Posts tagged Korea Computer Center
Kwangmyong, North Korea’s online information service, has been upgraded.
The network serves scientific and technological information and has been expanded with a new search function that includes a translation function, according to a recent article on Naenara, the website of Pyongyang’s Korea Computer Center.
The article doesn’t go into great date on what exactly is new, but reports:
“Pak Sun Hyok and other programmers of the Information Technology Department set a goal of developing a function capable of referring to databases in different languages at one click with one Korean question through the automatic question-and-translate function and the immediate translating function More >
When he wasn’t taking stunning panorama photographs around Pyongyang, Singapore-based photographer Aram Pan had time to visit this year’s Pyongyang Spring International Trade Fair (평양봄철국제상품전람회).
The fair was twice as big this year as it had been in 2013 according to state media, and it’s easy to see why when you watch a 3-minute video shot by Pan.
The place is bustling with people browsing and buying all manner of products.
As Pan notes in the opening of the video, all transactions that take place at the event are settled in Chinese Yuan, Euros or U.S. Dollars. In fact, a booth worker can be seen handling U.S. More >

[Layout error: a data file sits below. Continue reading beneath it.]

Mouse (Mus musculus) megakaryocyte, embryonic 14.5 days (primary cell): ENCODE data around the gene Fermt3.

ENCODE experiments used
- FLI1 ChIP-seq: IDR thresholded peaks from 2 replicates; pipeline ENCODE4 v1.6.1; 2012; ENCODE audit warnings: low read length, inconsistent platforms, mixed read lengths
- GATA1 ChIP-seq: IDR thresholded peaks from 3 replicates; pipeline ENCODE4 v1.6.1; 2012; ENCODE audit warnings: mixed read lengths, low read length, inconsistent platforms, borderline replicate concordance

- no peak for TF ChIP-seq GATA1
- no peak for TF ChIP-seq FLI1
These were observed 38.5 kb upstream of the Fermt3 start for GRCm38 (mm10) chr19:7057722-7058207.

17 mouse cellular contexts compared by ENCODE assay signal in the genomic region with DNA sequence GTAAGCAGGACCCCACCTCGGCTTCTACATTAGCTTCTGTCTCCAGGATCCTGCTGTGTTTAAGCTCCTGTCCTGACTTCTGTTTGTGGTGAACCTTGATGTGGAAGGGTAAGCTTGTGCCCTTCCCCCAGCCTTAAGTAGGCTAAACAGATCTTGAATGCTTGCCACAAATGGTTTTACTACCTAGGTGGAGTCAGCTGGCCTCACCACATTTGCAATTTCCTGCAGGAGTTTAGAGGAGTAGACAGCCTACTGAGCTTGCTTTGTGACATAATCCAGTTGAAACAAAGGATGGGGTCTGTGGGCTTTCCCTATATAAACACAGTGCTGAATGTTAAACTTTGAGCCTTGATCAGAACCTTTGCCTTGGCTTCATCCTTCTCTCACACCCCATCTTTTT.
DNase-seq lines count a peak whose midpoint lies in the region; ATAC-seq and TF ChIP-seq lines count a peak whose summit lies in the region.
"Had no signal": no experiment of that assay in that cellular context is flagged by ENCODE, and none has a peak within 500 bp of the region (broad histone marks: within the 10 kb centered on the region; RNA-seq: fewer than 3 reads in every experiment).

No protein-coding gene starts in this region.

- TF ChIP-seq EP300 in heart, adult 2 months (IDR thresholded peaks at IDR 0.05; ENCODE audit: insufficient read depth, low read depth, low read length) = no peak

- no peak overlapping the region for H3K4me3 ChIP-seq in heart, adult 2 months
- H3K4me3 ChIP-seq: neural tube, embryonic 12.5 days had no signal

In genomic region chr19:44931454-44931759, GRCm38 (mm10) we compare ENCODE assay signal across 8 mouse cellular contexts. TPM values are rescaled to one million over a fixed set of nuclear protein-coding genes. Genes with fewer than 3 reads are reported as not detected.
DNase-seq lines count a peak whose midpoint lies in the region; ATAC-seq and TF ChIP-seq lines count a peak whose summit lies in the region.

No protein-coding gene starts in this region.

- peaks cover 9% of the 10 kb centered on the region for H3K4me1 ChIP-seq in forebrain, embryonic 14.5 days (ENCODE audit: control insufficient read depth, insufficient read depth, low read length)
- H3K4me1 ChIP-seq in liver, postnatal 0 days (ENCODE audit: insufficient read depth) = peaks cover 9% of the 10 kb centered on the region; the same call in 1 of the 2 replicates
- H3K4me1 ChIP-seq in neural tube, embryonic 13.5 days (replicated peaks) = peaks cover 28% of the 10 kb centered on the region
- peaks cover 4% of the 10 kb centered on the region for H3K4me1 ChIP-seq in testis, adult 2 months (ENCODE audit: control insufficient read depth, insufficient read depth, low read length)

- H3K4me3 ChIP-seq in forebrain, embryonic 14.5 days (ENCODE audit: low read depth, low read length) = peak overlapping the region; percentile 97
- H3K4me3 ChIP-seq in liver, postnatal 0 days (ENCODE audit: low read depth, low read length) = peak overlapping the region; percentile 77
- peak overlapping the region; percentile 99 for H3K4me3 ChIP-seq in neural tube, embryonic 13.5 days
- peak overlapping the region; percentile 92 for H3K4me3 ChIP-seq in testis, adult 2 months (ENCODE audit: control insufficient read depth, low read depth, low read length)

Poor Microsoft. It seems North Korea doesn’t like the traditional Windows-look anymore.
The latest version of the country’s home-grown operating system, Red Star Linux, has been restyled and ships with a desktop that closely resembles Apple’s Mac OSX. The previous version was based on the popular KDE desktop that mimicked that of Windows 7.
Red Star Linux was developed by the Korea Computer Center (KCC), a major center of software programming in Pyongyang, and is based on Linux, the open-source operating system originally developed by Linus Torvalds.
Open-source software is offered to the world under a license that allows anyone to adapt and More >
One of the surprises in North Korea’s recently-launched Samjiyon (삼지연) tablet was the inclusion of Angry Birds, the globally-popular game that involves shooting animated birds to destroy structures and animated pigs.
In July, when I was reviewing the Samjiyon, I contacted game-maker Rovio to ask about its inclusion in the device. Despite several attempts to get comment, the company never replied.
Last week, The Washington Post managed to have a bit more luck.
A spokesman for the developer said via e-mail: “Angry Birds Rio has not been localized into Korean, and Rovio Entertainment has no affiliation with the version of the game being shown on the Samjiyon More >
The Pyongyang Autumn International Trade Fair is scheduled to run until Thursday and has attracted companies from Germany, Russia, Malaysia, Mongolia, Singapore, Italy, China, Cuba, Turkey and Taiwan, according to the Korean Central News Agency.
In previous years, the fair has been the launching point for new tablet computers. Nothing was mentioned about new computers in Monday’s local press coverage, although Monday’s main evening news bulletin on Korea Central Television (below) did show again the Samjiyon tablet computer